A recent review of medical literature, courtesy of the Headache Center at the Cleveland Clinic Neurological Institute in Cleveland, Ohio, has shown that cannabis has potential therapeutic effects for the treatment of headache disorders, including migraines.
Some British doctors have been treating headaches and migraines with cannabis since the 1840’s, but nearly worldwide prohibition in the 20th Century made medical cannabis research grind to a halt until fairly recently. Some evidence exists for treating headache disorders with cannabis, but nowadays the standards for prescription drugs have risen, and researchers need to prove the efficacy of a drug before patients can legally take it.
Hopefully, this recent publication will act as a spark for new research into cannabis as a headache treatment, so doctors can start prescribing it. Sufferers of painful migraines and cluster headaches deserve a treatment that’s not only functional, but also void of any harmful side effects.
Headaches or not, cannabis shows strong evidence for pain relief treatment.
“A review of 38 published randomized controlled trials evaluating cannabinoids in pain management revealed that 71 percent concluded that cannabinoids had empirically demonstrable and statistically significant pain-relieving effects, whereas 29 percent did not,” Eric P. Baron of the Cleveland Clinic Department of Neurology and author of the report said.
Human biology can back this up as well.
“CB1 receptors [one of the body’s cannabinoid receptors] are 10 times more concentrated then μ-opioid receptors in the brain,” he continued.
Anyone who has suffered a migraine headache will tell you the pain is unlike any other, and standard pain-relievers generally don’t work. Drug makers have developed a class of medicines called triptans to treat migraines. These specialized drugs act on certain serotonin receptors in the body, a system with extensive connections to the endocannabinoid system. In fact, the connection between the endocannabinoid system and migraines runs as deep as a person’s genetic code.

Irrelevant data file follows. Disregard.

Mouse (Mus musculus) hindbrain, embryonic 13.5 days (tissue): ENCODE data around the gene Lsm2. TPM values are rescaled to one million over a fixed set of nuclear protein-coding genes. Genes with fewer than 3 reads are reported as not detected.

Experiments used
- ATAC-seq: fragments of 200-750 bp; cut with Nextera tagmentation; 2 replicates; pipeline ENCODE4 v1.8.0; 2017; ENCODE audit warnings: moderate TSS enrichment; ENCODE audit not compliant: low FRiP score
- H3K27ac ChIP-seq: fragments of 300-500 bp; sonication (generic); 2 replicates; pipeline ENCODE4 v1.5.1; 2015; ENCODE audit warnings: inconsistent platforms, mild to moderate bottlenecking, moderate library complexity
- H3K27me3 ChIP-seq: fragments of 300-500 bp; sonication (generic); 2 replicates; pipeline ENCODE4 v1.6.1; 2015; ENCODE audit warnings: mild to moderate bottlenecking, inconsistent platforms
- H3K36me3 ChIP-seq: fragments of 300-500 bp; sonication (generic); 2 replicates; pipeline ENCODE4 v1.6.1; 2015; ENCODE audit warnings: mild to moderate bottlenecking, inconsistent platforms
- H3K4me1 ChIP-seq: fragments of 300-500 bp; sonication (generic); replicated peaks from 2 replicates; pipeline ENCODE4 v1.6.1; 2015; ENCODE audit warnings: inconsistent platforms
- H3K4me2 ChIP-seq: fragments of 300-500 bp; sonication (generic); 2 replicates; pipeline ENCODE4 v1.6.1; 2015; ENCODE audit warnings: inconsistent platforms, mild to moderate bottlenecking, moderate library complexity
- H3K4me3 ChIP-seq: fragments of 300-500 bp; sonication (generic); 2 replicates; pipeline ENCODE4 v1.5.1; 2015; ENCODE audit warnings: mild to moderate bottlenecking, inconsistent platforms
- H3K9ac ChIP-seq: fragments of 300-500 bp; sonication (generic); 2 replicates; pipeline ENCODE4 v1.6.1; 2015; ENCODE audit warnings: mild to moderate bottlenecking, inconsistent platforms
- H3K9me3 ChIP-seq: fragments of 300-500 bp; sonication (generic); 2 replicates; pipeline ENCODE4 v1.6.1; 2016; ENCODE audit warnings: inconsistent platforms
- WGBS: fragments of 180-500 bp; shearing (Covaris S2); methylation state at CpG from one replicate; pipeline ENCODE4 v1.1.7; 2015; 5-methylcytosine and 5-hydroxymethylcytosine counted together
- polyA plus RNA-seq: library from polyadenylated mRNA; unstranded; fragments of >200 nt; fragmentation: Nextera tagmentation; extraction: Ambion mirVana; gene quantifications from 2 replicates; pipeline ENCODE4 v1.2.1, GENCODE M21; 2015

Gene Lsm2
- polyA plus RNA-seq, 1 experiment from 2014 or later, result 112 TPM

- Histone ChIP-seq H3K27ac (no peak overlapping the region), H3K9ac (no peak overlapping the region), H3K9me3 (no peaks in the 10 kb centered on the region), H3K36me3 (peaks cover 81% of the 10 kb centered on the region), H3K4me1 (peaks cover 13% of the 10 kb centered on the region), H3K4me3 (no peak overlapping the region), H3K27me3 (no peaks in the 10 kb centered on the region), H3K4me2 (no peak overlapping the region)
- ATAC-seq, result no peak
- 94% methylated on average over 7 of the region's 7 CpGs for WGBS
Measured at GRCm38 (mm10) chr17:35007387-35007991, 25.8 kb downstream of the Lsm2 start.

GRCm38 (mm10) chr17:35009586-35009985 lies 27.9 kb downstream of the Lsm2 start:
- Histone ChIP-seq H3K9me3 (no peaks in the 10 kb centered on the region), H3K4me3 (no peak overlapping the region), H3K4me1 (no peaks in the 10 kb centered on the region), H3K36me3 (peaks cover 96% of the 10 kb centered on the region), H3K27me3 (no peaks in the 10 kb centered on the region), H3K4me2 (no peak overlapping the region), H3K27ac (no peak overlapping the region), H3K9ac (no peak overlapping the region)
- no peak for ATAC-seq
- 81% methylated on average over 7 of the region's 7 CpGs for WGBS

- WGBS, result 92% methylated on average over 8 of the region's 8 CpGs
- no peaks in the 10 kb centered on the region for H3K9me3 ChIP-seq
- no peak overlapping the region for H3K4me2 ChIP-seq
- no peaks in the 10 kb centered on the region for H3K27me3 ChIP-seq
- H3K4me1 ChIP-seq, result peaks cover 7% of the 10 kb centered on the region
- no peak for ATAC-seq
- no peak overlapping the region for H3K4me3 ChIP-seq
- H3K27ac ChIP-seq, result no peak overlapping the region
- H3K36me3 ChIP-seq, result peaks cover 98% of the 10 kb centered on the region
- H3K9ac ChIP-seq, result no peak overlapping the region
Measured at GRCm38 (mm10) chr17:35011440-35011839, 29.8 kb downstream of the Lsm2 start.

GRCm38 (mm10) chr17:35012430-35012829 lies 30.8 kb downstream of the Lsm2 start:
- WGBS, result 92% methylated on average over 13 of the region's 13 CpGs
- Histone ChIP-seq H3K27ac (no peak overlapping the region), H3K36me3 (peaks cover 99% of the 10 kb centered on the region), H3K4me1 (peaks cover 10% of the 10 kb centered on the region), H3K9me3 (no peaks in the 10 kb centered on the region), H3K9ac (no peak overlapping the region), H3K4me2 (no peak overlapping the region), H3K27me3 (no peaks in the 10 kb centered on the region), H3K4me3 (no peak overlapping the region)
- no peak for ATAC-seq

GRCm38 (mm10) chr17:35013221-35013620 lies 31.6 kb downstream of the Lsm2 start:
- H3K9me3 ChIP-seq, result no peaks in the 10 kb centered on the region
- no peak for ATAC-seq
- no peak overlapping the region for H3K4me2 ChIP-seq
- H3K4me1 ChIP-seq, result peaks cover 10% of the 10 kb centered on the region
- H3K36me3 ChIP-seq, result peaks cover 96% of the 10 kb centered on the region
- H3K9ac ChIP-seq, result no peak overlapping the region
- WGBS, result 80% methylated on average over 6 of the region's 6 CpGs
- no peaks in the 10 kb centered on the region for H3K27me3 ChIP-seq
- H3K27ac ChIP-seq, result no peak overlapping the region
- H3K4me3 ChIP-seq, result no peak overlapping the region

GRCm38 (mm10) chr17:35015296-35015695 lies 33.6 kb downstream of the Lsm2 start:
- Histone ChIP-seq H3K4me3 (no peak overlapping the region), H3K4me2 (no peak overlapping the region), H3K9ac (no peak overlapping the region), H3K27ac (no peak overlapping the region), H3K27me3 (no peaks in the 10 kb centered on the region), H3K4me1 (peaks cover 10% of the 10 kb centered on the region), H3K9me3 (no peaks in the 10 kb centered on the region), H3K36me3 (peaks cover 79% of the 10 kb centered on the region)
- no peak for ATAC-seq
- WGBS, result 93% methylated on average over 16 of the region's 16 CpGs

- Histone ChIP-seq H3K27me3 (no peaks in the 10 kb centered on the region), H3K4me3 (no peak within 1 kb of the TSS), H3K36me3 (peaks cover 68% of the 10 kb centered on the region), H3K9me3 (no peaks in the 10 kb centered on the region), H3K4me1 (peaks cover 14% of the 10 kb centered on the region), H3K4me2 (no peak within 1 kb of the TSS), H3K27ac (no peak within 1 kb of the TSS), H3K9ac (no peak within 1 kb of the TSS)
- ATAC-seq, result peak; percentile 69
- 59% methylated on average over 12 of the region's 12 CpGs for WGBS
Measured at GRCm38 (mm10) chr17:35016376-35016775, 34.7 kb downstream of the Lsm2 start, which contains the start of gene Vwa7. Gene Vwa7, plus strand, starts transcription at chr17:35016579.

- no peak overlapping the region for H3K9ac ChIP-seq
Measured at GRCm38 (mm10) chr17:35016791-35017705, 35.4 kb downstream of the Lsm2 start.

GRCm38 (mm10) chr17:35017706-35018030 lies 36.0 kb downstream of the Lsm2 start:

“Variations in the cnr1 gene on chromosome 6, which encodes for the CB1 receptor, in a region that has shown linkage with migraine, are associated with a greater risk of developing migraine,” Baron explained.
Acetaminophen (aka paracetomol) piggybacks the endocannabinoid system to relieve minor pain, and it seems these triptan migraine drugs might act in a similar manner. Migraines often have a trigger that patients can identify, but the underlying cause still remains mostly a mystery.
“Endocannabinoid deficiency has been theorized as a possible cause for migraine and other chronic pain disorders, including chronic migraine and medication overuse headache,” Baron said.
With only scant and anecdotal evidence, doctors and caregivers still don’t have the proper arsenal of information to start prescribing cannabis for headaches. If you already know that weed relieves your headaches or migraines, then nobody is stopping you from smoking it (well, you know what we mean). And don’t be afraid to tell your doctor that cannabis helps you—that information can be used to help others as well.